Wicked Problems of Modernity | Garrett Dailey
Are Some Things Truly Beyond Fixing?
WHO IS GARRETT?
Today's guest, Garrett Dailey, is quite an impressive fellow to an old guy like myself. In his short life he's already authored 2 books on philosophy, helped start and operate numerous businesses, fasted for 40 days, and piled more skills into his stack than some people do in a lifetime.
You can learn more about his work at Aion.Media
Garrett's concern in his work as a writer and thinker is to solve "wicked problems." A Wicked Problem is, indeed, quite wicked.
Let's define our terms, wicked problems are
- Complex / multiple variables
- Compounding / each variable plays off the other variables
- Plain ole hard / requiring lots of effort and energy to fix
- High-risk / In searching for a solution you will likely mess up
- Evolving / With each failed attempt to solve the problem, new levels of complexity/compounding difficulty emerge - i.e. the problem gets worse
- Memetic / With each unsolved instance of the problem, it can cause other people to enter the problem
- Catastrophic / If enough people enter the loop of the wicked problem, it can cause a cascading failure of systems, which can create other wicked problems.
Essentially, Wicked Problems are the worst kind of problem to have.
Garrett believes that the job of philosophers is to first understand the world and then use that understanding to solve wicked problems (pre-emptively spotting them when possible).
Garrett believes HIS job as a philosopher is to answer the question: What if the source of a Wicked Problem is the very structure of beliefs and systems that allow civilization to exist?
Or, in short, are humans at the mercy of entropy? Or can we transcend the doomsday clock written into our social DNA to create something new?
AGGRICULTURE AS A WICKED PROBLEM
At BEST MEDICINE I'm intrigued in testing out all ideas, even those that I don't necessarily agree with. This is one of those times. I think it's good for the public health to entertain these ideas.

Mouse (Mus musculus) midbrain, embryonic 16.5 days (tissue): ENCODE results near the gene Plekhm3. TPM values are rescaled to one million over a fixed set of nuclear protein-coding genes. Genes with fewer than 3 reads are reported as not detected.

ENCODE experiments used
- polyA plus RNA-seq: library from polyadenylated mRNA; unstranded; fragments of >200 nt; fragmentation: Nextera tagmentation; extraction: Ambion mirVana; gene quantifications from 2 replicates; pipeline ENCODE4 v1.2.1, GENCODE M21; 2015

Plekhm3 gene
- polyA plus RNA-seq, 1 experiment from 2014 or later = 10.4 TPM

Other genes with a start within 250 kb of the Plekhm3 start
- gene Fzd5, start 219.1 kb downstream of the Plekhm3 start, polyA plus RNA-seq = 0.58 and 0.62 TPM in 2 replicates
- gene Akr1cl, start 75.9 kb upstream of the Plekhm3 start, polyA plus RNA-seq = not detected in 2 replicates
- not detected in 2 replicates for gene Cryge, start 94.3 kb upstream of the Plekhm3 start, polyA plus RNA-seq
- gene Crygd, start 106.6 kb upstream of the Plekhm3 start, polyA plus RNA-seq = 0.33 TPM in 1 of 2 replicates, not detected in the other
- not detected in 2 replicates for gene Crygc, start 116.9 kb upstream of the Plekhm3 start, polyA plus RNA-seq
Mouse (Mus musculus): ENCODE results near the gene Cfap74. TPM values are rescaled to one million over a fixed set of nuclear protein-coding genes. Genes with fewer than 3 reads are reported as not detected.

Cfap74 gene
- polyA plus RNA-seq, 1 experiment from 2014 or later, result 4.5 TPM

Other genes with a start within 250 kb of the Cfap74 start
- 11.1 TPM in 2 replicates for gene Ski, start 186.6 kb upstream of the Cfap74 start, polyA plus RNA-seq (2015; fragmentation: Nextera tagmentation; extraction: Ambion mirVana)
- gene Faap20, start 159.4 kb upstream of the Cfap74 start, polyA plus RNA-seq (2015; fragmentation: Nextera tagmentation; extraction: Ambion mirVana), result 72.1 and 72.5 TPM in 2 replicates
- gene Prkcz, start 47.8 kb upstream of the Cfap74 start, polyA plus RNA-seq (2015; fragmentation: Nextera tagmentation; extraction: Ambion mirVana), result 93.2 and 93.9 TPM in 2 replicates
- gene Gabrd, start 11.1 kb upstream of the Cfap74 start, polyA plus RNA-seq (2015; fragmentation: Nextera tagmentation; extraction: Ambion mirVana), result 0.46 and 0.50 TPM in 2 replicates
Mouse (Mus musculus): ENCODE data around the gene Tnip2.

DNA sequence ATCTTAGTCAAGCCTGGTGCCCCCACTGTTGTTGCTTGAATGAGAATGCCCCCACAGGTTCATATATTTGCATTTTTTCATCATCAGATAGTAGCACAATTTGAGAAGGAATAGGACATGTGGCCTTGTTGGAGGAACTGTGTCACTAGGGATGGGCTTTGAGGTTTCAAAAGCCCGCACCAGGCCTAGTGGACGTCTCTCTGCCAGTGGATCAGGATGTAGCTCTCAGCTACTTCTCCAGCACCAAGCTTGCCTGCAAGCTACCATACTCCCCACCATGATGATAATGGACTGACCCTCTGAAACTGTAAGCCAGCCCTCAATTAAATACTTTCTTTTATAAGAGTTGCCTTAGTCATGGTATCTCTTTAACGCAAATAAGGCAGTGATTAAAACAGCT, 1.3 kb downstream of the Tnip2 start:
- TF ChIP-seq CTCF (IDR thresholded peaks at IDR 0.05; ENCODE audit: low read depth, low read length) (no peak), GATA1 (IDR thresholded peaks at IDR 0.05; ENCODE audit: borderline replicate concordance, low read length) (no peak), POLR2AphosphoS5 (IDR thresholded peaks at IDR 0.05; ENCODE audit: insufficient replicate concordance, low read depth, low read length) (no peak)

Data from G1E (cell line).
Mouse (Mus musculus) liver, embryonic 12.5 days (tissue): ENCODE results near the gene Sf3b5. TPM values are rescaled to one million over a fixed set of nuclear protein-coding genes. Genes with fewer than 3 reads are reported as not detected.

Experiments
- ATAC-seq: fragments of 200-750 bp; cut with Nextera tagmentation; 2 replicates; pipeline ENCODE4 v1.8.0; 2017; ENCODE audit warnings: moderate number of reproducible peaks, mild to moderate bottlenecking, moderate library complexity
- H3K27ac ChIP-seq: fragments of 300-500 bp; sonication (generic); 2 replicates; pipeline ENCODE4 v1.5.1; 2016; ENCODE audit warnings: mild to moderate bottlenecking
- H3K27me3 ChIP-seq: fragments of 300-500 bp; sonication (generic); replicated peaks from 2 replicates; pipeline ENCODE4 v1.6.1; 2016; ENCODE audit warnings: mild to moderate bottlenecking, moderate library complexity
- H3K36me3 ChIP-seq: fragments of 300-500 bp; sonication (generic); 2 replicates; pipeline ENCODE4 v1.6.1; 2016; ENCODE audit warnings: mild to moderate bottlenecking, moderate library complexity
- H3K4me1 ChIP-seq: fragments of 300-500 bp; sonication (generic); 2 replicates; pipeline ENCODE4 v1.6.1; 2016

In one view, agriculture itself may be a wicked problem. Yes, as in farming.
Garrett points out numerous reasons for this, including:
- Before farming there was no property
- Before farming the limits of a "ruling class" would be over a group of near-equally strong human males at a maximum amount of 150 (Dunbar's Number). This ability to rule was based on ability to collaborate in the hunt, and nothing else.
- Before farming, people ate mostly meat. After farming they began eating carbs.
- Before farming, humans would be in harmony with the Earth. After farming entire supply chains and natural resource extraction operations had to be put in place to support global agriculture. This is exacerbated today where an unfathomable amount of pollution is emitted simply to make sure each McDonalds has enough pickles.
- Before farming humans were nomadic. After farming they became more territorial, and thus more war-like
- Before farming children were not expected to labor in unnatural ways for long hours, after farming they have been (even in today's age, school could be seen as a form of this, with minimal effectiveness at the public level).
- Before farming people did not believe they were the masters of time and death.
Garrett's main argument stems from a fundamental ineffectiveness of farming compared to effort.
He would say humans traded an ability to get food for the marginally more effective method of saving food (i.e. preventing one cause of death - starving). However, farming is more common than ever now - and we still have millions of people starving. We also have more pollution, obesity, and conflict over control of resources.
Garrett is playing with the idea that it might not be a good trade.
I'm not so sure what I think of the issue. I enjoy a nice batch of Florida Oranges in the winter. And I quite love northern made cheese on my omelets. I also tend to think human nature has a violent streak in it that shouldn't be laid at the feet of the "original sin" of farming.
What do you think? Listen to the episode and consider how farming as well as our other fundamental "axioms" that we've built civilization off of might not be as amazing as we assume.